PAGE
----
A retaining member 26 is removably mountable in the body to project into the respective aperture 30 in both the inwardly retracted and outwardly deployed activated positions of the pistons. Retaining member 26 therefore prevents removal of the corresponding piston 14 from the body and resists rotation of the piston 14 relative to the body. The retaining member 26 defines a retaining member axis that is parallel to the longitudinal axis of the body when mounted in the body. Also, as shown in FIGS. 5 and 6, the retaining member 26 projects into a plurality of apertures 30 to hold a plurality of pistons 14 in the body.

Use of retaining member 26 rather than a pin to hold the piston 14 in body 4 significantly increases the strength of the assembly. This helps to prevent removal of the piston 14 from body 4 and prevents rotation of the piston 14.

Referring to FIGS. 5 to 7, the retaining member may be a spline bar 26 which is removably mounted in a keyway 28 formed in the body 4. Each piston 14 comprises an aperture 30 through which the spline bar 26 projects in both the inwardly retracted and outwardly deployed positions of the piston 14.

Referring to FIGS. 7a and 7b, each aperture 30 comprises a slot 32 arranged adjacent the aperture. A shearable plate 34 is interconnected with the spline bar 26 by means of screws or the like. Shearable plate 34 comprises end portions or tabs 34a which sit in the edges of slot 32 and engage a shoulder portion 36 formed between the slot 32 and aperture 30. In the inwardly retracted position of the piston as shown in FIG. 7a, shearable plate 34 prevents shoulder 36 of the piston 4 moving upwardly and into the outwardly deployed position. However, when the pressure in piston chamber 24 reaches a certain threshold, the pressure differential between the inside of the tool in piston chamber 24 and the outside of the tool overcomes the strength of tabs 34a which break off from the shearable plate 34. This enables the piston 14 to move into the outwardly deployed activated position as shown in FIG. 7b. All of these parts are easily replaceable which facilitates maintenance and reuse of the apparatus 2.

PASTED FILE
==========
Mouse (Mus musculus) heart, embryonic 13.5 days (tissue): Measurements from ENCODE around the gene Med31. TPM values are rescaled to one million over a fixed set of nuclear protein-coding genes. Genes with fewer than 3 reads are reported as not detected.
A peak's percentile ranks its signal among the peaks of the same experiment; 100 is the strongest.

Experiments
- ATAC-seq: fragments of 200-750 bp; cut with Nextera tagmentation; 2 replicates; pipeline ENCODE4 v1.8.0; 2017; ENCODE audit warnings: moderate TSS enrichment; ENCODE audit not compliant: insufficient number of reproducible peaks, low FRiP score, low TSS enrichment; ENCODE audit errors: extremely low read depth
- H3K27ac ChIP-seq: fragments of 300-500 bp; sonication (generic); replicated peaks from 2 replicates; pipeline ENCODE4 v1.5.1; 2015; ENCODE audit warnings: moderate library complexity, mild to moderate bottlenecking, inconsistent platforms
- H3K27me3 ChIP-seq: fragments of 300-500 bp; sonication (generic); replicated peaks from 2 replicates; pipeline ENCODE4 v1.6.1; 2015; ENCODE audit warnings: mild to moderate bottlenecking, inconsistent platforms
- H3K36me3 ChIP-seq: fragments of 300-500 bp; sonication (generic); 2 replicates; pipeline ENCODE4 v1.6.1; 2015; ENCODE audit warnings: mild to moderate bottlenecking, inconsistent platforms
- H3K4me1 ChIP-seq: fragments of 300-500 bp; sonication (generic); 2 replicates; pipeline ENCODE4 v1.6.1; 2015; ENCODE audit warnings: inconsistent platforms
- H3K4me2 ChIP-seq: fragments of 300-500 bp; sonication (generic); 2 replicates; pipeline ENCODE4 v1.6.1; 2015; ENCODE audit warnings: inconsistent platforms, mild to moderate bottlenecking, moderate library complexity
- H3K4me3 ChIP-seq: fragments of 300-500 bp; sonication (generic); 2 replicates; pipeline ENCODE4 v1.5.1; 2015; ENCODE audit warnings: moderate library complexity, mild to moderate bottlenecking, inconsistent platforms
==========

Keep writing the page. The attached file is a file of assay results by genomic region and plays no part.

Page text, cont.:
Alternatively, the plate 34 may mountable to the spline bar 26 by at least one shearable pin (not shown). The shearable pin may be adapted to break in response to an increase in fluid pressure in the body in order to enable the piston 14 to move to the outwardly deployed activated position.

Roller 12 is mounted on an axle 13. Once pressure is removed from piston chamber 24, the rollers 12 are pushed inwardly by reaction with the formation through which the drill string is moving. This enables easy retraction of rollers 12.

A downhole expandable roller bearing apparatus of a second embodiment of the invention is shown in FIGS. 8 to 14 with parts common to the embodiment of FIGS. 1 to 7 denoted by like reference numerals but increased by 200.